Photographer Ansel Adams is quoted to have said that a good photograph is made from an intuitive sense. That theory seems to hold true with young photographer Anthony Avellano.
Avellano is only 12 years old but has the eye and the intuition of a seasoned photographer.
“I look at the shadows, at the light,” he said.
That talent guided him to be one of the grand prize winners in the “See the Bigger Picture” photo contest sponsored in part by National Geographic. The winning picture is of a banana slug eating a golden raspberry.
“We were at Redwood [National] Park,” Avellano said of where the photo was taken.
The green forest background is blurred as the muted yellow slug rolls its mouth onto the golden raspberry. The photo is so clear that the tiny droplets of water can be see on the canister the bug had climbed onto. The photograph is so beautiful the viewer forgets they are looking at a slug.
Camille Avellano said her son had always loved to photograph. He began with a simple camera and has moved his way up to more advanced equipment.
“But this one he took with just a disposable camera,” Camille said as she flipped through his portfolio showing other stunning photos.
Waiting for that right time, that magic hour of photography where light and circumstance become one is not for those without patience. Avellano has waited on the sides of hilltops and mountains for hours for just the right moment.
“I see time travel. I see what it will be like in five minutes, or more,” he said.
In his extensive portfolio the young photographer has images from all over the world. He travels with his mother, a violinist with the Los Angeles Philharmonic. Together they hike from the most historical spots on earth to lesser known little corners. In one photograph, a beam of light shines down through a hole in a cave. The colors of red and golden brown seem to swirl like liquid around the walls.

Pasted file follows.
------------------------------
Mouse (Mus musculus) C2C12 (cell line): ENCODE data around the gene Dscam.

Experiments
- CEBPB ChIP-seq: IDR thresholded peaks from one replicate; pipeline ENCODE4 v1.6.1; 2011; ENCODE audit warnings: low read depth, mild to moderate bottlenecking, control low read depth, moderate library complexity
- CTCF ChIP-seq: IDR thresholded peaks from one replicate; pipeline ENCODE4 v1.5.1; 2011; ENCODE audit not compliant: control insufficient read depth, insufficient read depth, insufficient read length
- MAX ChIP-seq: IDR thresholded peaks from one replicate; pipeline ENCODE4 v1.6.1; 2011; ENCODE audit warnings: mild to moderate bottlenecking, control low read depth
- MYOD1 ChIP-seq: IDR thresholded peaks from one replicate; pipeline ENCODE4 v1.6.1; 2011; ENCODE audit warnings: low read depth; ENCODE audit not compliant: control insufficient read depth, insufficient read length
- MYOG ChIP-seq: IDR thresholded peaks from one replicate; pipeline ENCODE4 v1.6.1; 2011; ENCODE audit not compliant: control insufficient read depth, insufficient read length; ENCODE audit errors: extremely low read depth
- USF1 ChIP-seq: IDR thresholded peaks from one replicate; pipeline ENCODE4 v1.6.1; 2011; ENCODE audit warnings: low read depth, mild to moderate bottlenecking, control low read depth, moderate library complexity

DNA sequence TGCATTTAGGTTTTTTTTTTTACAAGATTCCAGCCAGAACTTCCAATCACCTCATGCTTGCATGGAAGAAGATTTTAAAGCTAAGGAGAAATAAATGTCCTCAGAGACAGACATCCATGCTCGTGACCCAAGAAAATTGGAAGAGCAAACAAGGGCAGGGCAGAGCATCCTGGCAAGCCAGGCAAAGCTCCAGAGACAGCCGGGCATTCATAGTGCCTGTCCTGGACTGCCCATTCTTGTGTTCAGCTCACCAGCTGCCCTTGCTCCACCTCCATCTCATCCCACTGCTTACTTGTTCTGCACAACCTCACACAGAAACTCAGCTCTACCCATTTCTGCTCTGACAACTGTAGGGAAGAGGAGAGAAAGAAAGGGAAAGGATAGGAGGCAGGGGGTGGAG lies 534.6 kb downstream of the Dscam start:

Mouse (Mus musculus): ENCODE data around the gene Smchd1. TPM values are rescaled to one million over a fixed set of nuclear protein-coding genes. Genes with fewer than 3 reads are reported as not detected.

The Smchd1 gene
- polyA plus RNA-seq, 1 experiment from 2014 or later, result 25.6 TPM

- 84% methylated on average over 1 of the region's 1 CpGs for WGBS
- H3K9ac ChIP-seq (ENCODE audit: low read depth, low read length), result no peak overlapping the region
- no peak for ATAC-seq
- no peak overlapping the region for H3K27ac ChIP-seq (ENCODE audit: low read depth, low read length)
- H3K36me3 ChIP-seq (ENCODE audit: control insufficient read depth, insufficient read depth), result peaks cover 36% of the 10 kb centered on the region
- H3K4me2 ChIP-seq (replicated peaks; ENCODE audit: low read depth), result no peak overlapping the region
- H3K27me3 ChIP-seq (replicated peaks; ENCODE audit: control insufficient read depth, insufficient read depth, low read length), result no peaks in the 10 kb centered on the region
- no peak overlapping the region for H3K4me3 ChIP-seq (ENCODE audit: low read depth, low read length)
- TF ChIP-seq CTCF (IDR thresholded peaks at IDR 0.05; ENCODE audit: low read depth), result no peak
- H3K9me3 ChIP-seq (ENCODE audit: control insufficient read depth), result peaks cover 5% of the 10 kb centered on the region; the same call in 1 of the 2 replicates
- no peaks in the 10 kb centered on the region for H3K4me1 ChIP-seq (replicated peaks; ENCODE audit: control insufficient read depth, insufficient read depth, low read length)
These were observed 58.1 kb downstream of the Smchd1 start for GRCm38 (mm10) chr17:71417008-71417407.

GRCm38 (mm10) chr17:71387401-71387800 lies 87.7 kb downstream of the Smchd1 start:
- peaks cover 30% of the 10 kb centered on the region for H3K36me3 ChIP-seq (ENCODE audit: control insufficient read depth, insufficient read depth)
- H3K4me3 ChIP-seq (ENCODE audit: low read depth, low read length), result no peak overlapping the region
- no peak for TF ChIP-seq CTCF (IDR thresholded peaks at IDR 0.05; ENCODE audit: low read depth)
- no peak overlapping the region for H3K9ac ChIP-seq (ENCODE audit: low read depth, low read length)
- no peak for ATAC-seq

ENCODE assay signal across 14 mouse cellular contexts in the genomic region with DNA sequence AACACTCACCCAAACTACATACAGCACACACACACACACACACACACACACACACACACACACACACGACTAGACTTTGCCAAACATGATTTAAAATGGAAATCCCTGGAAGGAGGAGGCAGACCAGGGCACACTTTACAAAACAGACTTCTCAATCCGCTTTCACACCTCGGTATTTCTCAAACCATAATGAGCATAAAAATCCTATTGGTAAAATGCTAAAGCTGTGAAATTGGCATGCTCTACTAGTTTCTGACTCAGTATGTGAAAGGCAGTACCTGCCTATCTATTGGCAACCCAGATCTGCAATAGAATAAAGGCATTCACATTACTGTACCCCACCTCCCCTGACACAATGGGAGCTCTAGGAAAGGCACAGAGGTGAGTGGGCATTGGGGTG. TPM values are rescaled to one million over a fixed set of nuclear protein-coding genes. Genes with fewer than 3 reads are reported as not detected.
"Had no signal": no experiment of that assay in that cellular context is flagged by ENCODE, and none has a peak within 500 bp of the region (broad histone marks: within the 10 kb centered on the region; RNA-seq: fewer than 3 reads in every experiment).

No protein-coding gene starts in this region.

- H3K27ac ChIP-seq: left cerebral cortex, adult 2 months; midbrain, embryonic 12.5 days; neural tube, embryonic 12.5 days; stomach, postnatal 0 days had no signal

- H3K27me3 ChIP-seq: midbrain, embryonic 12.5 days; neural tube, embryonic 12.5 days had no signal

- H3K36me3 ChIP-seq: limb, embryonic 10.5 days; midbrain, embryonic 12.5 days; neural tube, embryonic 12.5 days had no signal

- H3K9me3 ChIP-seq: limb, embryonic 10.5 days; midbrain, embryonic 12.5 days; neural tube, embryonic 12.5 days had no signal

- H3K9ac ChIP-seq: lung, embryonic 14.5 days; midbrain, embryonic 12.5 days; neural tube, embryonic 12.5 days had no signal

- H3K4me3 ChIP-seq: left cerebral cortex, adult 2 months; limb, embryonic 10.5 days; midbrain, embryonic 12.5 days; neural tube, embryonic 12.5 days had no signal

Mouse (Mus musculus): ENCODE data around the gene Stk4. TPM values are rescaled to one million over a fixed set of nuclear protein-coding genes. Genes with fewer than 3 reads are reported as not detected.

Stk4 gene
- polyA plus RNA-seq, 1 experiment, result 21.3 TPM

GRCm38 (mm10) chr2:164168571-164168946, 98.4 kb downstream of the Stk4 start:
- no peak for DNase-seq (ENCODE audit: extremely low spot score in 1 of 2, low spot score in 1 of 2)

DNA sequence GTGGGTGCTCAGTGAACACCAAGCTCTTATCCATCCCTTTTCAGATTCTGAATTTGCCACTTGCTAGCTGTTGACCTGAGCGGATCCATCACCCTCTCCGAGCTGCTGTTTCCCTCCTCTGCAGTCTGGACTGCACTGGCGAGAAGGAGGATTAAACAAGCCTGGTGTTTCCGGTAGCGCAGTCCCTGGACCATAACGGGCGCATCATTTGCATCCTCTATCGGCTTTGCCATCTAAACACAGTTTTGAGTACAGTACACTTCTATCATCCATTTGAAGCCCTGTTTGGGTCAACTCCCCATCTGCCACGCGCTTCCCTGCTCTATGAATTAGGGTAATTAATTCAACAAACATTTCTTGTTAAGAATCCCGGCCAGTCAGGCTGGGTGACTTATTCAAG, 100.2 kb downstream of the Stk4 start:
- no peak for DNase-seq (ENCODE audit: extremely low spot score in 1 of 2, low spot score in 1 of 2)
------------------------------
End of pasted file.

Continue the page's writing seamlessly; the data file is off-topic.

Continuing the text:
“Just as the sun came in I threw some sand into the light and shot it,” he said.
Avellano wants to be an environmental photographer like his idol Ansel Adams. Working for National Geographic would be his dream job, he said.
He is now preparing for his first exhibit that will be on Feb. 4 at the Croatian Cultural Center in San Pedro.
“I am very excited about the show,” he said.
Avellano combed through 7,398 of his photographs to come up with 48 to exhibit.
“I just had to go through all of them and narrow them down,” he added. “When I take a photo I kind of can tell what one would be good in a gallery. I just know when I take a photo of something that I really like it turns out to be a good photo.”
Many of his fellow seventh graders at Rosemont Middle School are unaware of his photography talent.
“One of my teachers asked me about it because she saw that I won the [National Geographic] award,” he said.
Photography is something he does for himself. Something he loves to do, he said.
“I know people have different opinions of what art is but I just want to [share] my photos. I hope people enjoy them,” he said.
In addition to his award and exhibition, Los Angeles City Councilmember Janice Hahn said the council would like to honor him at an upcoming meeting, Camille said.
The Croatian Cultural Center is located at 510 W. 7th Street in San Pedro. The exhibit will be on Feb. 4 from 6 p.m. to 9 p.m.